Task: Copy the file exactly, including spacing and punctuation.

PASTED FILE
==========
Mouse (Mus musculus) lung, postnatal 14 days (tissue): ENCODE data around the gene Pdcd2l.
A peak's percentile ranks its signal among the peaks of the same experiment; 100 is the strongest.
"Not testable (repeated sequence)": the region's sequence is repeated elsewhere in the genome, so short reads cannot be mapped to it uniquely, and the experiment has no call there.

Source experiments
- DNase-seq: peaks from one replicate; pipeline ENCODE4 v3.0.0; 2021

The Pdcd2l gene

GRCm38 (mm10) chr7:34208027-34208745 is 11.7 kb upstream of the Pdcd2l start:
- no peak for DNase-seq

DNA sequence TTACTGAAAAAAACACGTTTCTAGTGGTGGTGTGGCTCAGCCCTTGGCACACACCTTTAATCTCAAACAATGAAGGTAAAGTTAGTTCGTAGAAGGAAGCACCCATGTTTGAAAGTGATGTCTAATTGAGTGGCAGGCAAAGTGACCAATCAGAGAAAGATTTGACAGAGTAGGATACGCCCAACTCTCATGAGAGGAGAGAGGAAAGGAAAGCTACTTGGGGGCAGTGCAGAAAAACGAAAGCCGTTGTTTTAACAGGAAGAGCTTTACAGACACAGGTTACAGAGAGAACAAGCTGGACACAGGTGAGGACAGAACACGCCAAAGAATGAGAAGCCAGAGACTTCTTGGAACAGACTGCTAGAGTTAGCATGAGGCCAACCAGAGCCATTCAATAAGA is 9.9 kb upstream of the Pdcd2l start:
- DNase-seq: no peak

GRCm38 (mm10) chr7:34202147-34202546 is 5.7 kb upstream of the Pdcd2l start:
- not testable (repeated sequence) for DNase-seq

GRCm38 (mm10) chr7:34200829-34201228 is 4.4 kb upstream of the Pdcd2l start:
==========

Mouse (Mus musculus) lung, postnatal 14 days (tissue): ENCODE data around the gene Pdcd2l.
A peak's percentile ranks its signal among the peaks of the same experiment; 100 is the strongest.
"Not testable (repeated sequence)": the region's sequence is repeated elsewhere in the genome, so short reads cannot be mapped to it uniquely, and the experiment has no call there.

Source experiments
- DNase-seq: peaks from one replicate; pipeline ENCODE4 v3.0.0; 2021

The Pdcd2l gene

GRCm38 (mm10) chr7:34208027-34208745 is 11.7 kb upstream of the Pdcd2l start:
- no peak for DNase-seq

DNA sequence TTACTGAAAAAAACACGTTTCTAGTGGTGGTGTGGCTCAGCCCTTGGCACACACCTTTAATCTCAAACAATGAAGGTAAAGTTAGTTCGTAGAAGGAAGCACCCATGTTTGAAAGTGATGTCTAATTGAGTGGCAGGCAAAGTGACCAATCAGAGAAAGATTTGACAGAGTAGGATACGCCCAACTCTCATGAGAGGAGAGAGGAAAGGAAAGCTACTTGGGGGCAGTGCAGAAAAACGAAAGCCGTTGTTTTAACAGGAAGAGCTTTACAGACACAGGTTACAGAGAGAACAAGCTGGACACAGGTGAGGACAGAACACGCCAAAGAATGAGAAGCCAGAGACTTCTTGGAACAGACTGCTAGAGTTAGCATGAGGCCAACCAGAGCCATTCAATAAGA is 9.9 kb upstream of the Pdcd2l start:
- DNase-seq: no peak

GRCm38 (mm10) chr7:34202147-34202546 is 5.7 kb upstream of the Pdcd2l start:
- not testable (repeated sequence) for DNase-seq

GRCm38 (mm10) chr7:34200829-34201228 is 4.4 kb upstream of the Pdcd2l start: